Astria Cancer Center wants to create a healing garden for patients | New

SUNNYSIDE, Washington. – The Astria Cancer Center in Sunnyside is looking to create a healing garden for its patients undergoing treatment.

Astria staff said their patients deserved to watch something that would help them feel at peace. Studies also show that healing gardens can have many benefits, such as symptom relief.

Oncology director Elizabeth Martinez said the idea for a healing garden was inspired by one of their recently deceased patients. Martinez said the patient enjoyed watching the squirrels running outside the window and looking at nature.

“Every time she came it was a pretty stressful time for her, we noticed that, and she said she wished she had something beautiful to watch,” Martinez said.

The Cancer Center hopes to honor this patient in the garden in some way.

Kirk Lyman has been a patient in treatment at Astria Cancer Center for six years now. He said the exterior of the building does not match the warm environment inside.

“The staff are loving and caring, literally loving and caring,” Lyman said. “On the other hand, I look here, I see a street and I see cars, sidewalks, there is nothing there that supports me or comforts me.”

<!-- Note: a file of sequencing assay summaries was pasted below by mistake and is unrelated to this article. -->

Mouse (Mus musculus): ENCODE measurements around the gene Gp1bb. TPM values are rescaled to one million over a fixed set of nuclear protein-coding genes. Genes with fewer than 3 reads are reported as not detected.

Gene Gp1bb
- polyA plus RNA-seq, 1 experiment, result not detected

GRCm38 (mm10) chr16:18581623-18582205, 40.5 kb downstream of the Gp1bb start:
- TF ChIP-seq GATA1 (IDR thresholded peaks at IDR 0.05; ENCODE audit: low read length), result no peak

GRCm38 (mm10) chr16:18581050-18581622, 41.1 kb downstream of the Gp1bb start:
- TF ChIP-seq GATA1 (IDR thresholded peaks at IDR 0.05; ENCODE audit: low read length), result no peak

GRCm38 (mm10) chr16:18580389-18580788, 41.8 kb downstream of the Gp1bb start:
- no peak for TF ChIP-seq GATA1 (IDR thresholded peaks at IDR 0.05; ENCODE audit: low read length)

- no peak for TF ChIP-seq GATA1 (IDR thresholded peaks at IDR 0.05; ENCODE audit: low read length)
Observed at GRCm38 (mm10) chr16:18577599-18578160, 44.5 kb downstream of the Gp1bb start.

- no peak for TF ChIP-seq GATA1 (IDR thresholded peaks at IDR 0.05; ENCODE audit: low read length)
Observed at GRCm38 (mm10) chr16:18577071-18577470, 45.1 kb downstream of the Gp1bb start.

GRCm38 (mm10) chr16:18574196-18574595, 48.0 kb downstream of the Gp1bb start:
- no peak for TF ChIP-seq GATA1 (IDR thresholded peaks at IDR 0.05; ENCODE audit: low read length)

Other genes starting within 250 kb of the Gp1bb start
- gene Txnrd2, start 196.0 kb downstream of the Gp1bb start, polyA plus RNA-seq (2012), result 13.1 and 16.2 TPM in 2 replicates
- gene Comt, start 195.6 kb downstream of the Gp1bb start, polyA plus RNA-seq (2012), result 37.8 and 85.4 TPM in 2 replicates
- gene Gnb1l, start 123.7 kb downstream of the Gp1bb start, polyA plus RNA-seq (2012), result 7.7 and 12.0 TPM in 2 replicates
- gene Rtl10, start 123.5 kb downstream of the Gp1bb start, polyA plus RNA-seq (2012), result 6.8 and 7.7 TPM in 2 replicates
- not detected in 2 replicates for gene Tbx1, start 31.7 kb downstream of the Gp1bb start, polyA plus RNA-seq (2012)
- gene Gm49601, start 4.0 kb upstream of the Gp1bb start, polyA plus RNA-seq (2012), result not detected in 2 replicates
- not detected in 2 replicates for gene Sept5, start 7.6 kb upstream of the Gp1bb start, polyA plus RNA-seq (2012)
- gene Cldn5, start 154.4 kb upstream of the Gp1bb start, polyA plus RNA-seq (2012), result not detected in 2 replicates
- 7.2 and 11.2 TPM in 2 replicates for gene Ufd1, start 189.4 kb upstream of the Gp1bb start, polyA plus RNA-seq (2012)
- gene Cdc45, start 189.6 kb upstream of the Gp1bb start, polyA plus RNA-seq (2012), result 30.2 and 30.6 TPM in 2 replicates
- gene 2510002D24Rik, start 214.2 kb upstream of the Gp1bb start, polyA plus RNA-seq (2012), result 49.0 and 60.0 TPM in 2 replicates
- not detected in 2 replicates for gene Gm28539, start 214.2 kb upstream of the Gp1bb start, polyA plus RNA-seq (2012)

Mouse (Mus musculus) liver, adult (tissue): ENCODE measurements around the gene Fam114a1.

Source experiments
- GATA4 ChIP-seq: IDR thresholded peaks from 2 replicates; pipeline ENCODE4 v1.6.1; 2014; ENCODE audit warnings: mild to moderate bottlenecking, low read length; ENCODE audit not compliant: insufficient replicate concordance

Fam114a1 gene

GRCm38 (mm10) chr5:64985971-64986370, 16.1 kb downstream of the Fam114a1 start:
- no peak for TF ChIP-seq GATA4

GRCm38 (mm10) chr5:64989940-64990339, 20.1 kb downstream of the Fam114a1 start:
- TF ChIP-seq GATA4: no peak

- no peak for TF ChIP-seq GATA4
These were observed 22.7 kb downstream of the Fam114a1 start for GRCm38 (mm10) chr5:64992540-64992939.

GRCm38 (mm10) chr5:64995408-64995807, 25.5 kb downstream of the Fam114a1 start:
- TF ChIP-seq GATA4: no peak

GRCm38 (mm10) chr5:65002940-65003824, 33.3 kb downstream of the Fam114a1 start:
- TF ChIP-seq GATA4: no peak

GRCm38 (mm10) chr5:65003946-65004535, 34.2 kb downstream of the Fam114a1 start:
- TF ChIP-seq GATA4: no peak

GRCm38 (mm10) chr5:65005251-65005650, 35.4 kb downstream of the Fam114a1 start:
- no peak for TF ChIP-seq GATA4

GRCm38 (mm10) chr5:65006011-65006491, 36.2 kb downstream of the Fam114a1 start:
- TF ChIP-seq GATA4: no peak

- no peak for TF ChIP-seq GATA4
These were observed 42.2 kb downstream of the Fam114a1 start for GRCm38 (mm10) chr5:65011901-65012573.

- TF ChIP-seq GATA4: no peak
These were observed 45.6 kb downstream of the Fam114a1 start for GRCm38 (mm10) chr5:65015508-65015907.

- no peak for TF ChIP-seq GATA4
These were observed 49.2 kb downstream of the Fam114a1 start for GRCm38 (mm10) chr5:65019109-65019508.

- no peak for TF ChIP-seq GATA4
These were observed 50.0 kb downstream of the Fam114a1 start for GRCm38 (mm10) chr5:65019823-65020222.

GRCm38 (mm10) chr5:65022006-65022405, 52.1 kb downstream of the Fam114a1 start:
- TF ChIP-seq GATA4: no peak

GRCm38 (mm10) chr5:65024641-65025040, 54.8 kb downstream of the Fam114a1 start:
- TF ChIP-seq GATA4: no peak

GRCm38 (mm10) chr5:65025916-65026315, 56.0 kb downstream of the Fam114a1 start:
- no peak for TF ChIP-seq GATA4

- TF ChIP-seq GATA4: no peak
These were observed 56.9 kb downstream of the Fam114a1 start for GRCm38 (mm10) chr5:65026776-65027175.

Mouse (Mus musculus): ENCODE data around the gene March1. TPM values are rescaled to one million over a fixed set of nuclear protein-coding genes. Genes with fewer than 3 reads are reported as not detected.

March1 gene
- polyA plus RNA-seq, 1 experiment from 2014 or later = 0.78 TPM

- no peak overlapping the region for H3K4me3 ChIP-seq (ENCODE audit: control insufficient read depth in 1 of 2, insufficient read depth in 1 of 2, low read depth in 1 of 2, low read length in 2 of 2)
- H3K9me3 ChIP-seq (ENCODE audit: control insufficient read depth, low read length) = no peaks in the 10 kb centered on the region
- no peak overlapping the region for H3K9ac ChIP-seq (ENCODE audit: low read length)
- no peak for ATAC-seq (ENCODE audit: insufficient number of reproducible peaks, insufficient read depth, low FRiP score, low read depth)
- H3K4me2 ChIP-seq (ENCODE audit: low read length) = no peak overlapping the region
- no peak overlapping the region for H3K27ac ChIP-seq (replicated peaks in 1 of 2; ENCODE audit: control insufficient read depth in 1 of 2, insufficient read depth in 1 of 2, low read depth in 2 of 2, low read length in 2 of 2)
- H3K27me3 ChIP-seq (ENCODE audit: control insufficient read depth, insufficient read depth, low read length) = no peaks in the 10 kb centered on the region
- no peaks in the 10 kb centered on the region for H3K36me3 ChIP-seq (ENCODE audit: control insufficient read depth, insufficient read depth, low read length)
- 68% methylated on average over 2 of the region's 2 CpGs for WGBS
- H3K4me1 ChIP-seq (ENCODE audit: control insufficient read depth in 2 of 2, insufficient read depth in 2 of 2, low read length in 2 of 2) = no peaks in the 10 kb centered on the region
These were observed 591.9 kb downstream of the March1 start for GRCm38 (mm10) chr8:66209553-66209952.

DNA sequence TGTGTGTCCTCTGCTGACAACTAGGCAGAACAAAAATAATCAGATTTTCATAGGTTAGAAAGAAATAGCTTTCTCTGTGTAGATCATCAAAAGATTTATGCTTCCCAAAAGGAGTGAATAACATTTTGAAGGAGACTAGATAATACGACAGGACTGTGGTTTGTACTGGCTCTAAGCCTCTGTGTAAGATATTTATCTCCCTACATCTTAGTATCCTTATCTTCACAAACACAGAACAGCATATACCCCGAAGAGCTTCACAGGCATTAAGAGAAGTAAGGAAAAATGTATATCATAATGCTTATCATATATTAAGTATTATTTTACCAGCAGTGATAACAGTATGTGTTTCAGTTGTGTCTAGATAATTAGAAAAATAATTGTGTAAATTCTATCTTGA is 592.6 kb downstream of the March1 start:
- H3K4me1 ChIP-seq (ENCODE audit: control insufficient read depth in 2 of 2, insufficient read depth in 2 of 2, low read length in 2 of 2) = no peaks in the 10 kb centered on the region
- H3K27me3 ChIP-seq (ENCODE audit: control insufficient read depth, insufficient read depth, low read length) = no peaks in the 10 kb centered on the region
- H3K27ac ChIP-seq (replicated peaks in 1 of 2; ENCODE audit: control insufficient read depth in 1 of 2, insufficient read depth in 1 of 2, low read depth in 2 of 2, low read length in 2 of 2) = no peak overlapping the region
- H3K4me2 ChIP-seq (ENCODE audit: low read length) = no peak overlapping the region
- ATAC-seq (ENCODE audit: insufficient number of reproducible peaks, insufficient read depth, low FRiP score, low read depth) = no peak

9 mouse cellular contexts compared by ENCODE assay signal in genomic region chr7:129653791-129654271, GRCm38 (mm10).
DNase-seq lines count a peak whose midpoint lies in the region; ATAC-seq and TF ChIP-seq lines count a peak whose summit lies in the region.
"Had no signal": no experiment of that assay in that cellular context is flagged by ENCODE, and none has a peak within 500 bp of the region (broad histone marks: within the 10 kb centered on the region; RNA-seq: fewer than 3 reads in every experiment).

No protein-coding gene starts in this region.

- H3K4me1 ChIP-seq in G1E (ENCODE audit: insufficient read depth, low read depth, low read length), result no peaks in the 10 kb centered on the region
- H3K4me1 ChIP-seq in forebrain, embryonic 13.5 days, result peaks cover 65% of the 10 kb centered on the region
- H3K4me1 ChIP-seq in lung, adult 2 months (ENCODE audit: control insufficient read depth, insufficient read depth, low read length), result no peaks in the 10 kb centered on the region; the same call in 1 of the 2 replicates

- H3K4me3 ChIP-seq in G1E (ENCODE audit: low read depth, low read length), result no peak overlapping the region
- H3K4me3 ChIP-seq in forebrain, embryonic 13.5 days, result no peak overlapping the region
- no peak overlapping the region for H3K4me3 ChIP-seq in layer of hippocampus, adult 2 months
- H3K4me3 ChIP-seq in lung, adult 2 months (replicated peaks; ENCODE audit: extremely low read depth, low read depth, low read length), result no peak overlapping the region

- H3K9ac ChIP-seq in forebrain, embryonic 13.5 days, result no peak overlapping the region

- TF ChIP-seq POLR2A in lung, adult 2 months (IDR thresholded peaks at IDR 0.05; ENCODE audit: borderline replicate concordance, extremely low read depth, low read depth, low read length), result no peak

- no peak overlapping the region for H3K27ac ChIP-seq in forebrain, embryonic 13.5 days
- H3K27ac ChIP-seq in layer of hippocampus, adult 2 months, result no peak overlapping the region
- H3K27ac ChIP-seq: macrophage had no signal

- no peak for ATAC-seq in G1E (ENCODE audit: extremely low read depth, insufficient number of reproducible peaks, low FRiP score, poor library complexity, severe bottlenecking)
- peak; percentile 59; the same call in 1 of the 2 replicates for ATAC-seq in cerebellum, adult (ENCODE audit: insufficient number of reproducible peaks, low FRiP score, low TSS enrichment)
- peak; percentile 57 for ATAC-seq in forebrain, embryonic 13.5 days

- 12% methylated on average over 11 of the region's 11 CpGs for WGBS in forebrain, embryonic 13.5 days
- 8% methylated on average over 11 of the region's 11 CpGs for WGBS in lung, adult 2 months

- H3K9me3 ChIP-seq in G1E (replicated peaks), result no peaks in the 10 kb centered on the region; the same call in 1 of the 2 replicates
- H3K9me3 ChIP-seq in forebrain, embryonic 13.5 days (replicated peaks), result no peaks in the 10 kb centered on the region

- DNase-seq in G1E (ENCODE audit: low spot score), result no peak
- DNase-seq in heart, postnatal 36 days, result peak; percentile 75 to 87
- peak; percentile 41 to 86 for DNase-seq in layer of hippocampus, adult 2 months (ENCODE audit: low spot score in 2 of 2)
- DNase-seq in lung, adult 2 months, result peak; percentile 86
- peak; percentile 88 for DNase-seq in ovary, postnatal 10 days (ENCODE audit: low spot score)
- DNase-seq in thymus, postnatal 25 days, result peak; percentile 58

Lyman thinks a healing garden would help patients focus on its beauty rather than all the emotions they feel during treatment.

“It just gives you something else to realize that there is more to life than what you see here inside this clinic and that life can go on and that life still has beautiful things to do. offer,” he said.

He donated $100 to help make the garden possible. The Cancer Center is looking to raise $40,000 in total to build the garden and is asking the community to help.

Anyone in the community can donate or purchase a bench or paver to be placed in the garden. These pews and pavers can be used to honor a loved one with cancer, someone who has died of cancer, or simply include a family name.

People can choose their preferred way to donate on Astria’s website.

A local scout, Sam Jensen, helps build the garden benches for his eagle scout project. Including a treehouse bench around one of the trees in the garden.

“Scouts looking to finish scouts get experience in leadership and managing a job because that’s what scouts are all about, turning young boys into men,” Jensen said.

Once he completes this project and earns two more merit badges, he can move up in rank. In addition to his scouting project, he also has the opportunity to help patients like Kirk.

“I love helping out with the cancer care center, I’ve heard a lot of stories from people who have had cancer and I lost a grandparent on both sides of the family before I was born to cancer, so it means a lot to me that I can help,” Jenson said.

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